Debut author challenges genre standards, mixing literary and women’s fiction with elements of magical realism


CHILMARK, Massachusetts — Emotional turbulence from loss, betrayal, and discovering decades-long family secrets can trigger risky life-changing decisions. For Eleanor “Els” Gordon, protagonist of Alice C. Early’s The Moon Always Rising (She Writes Press, April 21, 2020), who impulsively starts anew in a derelict Caribbean plantation house, the possibility of healing and belonging springs from the most unexpected relationships.

In 1998, fiery Eleanor “Els” Gordon thought the new century would find her married to her childhood soul mate, rejuvenating her family’s Scottish Highlands estate, and finally earning a managing director title at her investment bank. Maybe she’d even have the courage to discover why her estranged mother ran home to Italy thirty years earlier.

But when 2000 dawns, Els is mourning her fiancé and her father, and she’s unemployed, broke, and sharing an antique plantation house on the Caribbean island of Nevis with the ghost—or “jumbie”—of Jack Griggs, the former owner. Jack’s jumbie wangles Els’s help in making amends for wrongs committed during his Casanova life, and in exchange he appoints himself Cupid on behalf of a charter captain who’s as skittish about vulnerability as Els. Meanwhile, Els lures her mother to Nevis in hopes of unraveling the family secrets—but will the shocking truth set her free, or pull her fragile new happiness apart?

© Sharona Jacobs Photography

ALICE C. EARLY’s career spans academia, commercial real estate, international executive recruiting, and career-transition coaching, and has included many ‘first woman to…’ roles. Her college English/creative writing major and professional roles requiring listening and shaping stories eventually pointed her back to her first love—writing fiction. Within the Martha’s Vineyard community she cherishes, Alice sings in a local group and fosters sustainability and women’s rights and voices. An avid cook, she nurtures friends and neighbors with local bounty and her experiments in gluten-free baking. Alice and her husband have visited Nevis annually since 1996 and otherwise share a hand-built life in view of the sea. Visit her at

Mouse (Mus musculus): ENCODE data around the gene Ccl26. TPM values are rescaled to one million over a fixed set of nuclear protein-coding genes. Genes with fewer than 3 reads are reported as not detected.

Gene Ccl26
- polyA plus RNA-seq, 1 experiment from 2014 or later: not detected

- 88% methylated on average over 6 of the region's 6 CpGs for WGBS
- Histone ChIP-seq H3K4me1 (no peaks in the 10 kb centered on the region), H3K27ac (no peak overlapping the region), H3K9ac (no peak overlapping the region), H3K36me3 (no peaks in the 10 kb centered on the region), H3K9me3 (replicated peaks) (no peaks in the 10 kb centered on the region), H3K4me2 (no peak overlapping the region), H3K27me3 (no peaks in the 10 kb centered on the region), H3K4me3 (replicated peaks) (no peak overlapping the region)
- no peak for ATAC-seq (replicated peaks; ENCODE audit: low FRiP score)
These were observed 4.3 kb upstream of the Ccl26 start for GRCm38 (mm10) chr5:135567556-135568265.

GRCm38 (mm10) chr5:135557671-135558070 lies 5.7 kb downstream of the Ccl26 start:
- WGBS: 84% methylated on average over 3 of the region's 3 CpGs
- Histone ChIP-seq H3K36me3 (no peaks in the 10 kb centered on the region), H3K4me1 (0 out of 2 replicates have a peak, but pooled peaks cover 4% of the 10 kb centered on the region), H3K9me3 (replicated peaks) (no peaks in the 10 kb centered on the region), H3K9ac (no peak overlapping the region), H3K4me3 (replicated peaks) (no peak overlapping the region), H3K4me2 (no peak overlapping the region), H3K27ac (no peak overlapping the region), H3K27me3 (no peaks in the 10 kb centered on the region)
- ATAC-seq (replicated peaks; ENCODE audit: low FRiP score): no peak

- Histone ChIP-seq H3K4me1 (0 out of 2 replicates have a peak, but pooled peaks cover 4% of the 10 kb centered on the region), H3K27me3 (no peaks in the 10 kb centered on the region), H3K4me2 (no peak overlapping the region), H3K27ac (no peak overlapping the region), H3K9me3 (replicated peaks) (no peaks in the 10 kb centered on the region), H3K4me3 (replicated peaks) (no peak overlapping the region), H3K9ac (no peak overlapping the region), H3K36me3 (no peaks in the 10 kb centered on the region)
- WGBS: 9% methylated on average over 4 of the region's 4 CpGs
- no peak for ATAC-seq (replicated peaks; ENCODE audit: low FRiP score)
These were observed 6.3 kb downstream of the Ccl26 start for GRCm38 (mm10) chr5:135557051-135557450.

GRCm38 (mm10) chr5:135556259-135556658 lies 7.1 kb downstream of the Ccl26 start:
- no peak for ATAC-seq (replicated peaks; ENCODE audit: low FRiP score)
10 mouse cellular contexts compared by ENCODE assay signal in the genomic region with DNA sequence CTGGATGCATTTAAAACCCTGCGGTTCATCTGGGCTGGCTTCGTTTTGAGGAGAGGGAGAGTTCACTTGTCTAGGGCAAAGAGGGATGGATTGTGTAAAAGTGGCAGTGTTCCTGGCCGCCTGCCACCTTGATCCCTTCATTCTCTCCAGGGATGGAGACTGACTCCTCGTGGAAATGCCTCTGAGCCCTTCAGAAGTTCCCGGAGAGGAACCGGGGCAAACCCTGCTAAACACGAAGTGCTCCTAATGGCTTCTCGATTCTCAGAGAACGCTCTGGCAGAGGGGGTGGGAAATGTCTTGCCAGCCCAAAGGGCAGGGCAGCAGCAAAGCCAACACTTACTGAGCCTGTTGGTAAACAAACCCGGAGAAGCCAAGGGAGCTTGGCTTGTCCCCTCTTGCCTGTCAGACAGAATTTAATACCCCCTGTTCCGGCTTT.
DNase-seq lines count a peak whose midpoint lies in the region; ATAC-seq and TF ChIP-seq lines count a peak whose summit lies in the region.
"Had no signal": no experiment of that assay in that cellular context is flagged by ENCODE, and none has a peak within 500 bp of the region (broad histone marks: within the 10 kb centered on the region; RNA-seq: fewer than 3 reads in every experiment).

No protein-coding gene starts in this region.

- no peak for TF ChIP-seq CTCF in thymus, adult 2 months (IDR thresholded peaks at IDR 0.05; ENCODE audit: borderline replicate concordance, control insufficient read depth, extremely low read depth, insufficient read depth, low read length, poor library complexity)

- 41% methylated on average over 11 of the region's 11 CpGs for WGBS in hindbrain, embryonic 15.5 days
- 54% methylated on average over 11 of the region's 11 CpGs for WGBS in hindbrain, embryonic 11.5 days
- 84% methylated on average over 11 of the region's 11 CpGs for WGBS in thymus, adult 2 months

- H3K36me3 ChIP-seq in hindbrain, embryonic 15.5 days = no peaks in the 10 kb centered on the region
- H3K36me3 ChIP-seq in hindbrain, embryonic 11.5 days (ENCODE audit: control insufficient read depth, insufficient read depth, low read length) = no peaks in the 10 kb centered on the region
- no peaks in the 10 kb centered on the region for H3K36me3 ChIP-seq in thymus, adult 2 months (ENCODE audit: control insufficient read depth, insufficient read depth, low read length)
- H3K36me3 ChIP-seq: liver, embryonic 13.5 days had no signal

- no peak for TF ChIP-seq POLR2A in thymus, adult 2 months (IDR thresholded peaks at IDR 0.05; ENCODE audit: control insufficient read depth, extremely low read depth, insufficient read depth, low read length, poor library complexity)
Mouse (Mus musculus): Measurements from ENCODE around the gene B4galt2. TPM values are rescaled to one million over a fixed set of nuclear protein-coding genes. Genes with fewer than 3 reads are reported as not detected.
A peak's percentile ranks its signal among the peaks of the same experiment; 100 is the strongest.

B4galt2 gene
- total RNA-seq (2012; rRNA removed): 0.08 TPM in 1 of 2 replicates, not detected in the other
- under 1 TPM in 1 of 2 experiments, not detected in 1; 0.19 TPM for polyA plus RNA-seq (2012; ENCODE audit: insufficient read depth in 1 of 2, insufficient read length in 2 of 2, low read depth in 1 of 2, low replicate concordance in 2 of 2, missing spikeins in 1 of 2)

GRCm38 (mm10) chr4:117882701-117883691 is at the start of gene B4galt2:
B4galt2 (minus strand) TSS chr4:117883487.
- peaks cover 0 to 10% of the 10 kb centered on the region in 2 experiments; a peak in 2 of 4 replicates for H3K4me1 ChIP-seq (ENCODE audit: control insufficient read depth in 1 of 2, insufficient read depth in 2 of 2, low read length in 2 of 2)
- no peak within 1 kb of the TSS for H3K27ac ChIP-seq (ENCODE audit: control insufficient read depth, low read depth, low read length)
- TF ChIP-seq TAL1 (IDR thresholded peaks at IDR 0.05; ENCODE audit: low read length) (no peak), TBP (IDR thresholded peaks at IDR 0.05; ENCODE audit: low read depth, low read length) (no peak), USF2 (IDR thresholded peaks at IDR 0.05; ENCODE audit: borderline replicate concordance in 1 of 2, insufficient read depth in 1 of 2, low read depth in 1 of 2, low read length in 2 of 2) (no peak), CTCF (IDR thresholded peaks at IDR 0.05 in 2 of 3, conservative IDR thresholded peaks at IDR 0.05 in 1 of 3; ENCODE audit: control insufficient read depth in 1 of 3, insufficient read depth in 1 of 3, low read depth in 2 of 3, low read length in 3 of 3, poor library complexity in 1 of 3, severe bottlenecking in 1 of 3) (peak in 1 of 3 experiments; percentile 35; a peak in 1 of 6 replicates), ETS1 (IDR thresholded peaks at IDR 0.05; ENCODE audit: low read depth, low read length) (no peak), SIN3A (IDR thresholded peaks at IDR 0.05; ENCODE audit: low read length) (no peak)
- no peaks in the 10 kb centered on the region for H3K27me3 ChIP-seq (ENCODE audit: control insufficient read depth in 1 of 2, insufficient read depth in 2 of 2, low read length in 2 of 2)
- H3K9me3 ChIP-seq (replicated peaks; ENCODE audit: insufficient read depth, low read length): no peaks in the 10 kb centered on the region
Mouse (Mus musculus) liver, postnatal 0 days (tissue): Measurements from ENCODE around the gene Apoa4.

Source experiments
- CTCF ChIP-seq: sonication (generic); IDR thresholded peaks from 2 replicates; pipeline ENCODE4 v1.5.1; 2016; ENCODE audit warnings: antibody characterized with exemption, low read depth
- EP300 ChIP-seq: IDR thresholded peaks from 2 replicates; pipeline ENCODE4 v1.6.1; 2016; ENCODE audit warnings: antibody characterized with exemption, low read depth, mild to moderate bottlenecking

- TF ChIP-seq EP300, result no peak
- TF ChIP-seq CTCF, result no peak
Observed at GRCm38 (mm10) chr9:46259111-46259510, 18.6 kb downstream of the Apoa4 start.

“The Moon Always Rising: A Novel”
Alice C. Early | April 21, 2020 | She Writes Press
ISBN: 978-1-63152-683-1 | Paperback Price : $16.95
ISBN: 978-1-63152-684-8 | E-book Price: $9.95
Literary Women’s Fiction

In an interview, Alice Early can discuss:

  • How traveling annually to Nevis inspired her writing
  • Why she created protagonist Els as an outsider
  • The depth of research that shaped The Moon Always Rising
  • How her varied professional background prepared her to write fiction and why she wrote her debut novel now
  • The genre-bending aspects of the novel and her choice to weave elements of magical realism into a literary and women’s fiction title
  • Her protagonist’s reaction to workplace sexual harassment in pre- MeToo 1999 and how it triggered her decisions

Praise for The Moon Always Rising

“Early’s prose is tight and lyrical, confidently capturing her characters and their emotional landscapes…The enchanting portraits of Nevis—and of…Scotland—help make this an unexpectedly memorable beach read.” — Kirkus Reviews

“Complicated and memorable… The Moon Always Rising finds a woman remaking her life abroad and a ghost repairing old rifts.” — 4 star Foreword Clarion Review

The Moon Always Rising takes your imagination on a trip to lush Caribbean Nevis and the Scottish Highlands in an engrossing story about how love and forgiveness help broken people mend. I especially loved the fabulous ghost (jumbie)—such a unique and intriguing character!” — Martha Hall Kelly, author of international bestseller Lilac Girls and its prequel Lost Roses

“Alice Early gifts us with a smorgasbord of never-dull ex-patriots on the sunny, vibrant island of Nevis… The Moon Always Rising is a rich and intelligent novel written with grace and style.”
— John T. Hough, Jr., author of The Fiction Writer’s Guide to Dialogue and the award-winning novel, Seen the Glory.

“I finished the book and think about it every day! We are so welcomed into the story, and into the lives of the characters, that the effect on the reader is profound. The reader is THERE—present to the smells and sounds and tastes of each scene… We feel Els pain, and her struggles with grief and loss. We love the community… the locals who come to drink and talk politics, and [charter captain] Liz’s mysterious involvement in her life. We care about the woman Jack wronged, and Els’s estranged mother Giulietta, and the unraveling of their stories. There are times we want to give Els a big shake, but we learn to let her emotions thaw, and let redemption slowly work its magic. We become part of the process. Good storytelling! I’ll be recommending it whenever I can.” ~~ Ann Bassett, producer, MVTV

An Interview with Alice Early

1. What first drew you to write a story set in Nevis, and how has your experience with the setting inspired this book?

My annual sojourns to Nevis since 1996 served as both inspiration and writing retreats. The Nevis I first knew was far less developed and sophisticated than it is now, more like the “old Caribbean,” and I found it mentally, physically and spiritually captivating. I never set out to write a novel based in Nevis, but kept coming back to this enveloping tropical setting that has a touristy surface combined with deep social justice, political and racial undercurrents. Many of my novel’s characters and elements, most notably the “jumbie” (ghost) Jack Griggs and his house and garden and the fisherman Finney Freeman and his home and family, were inspired by people and places in Nevis.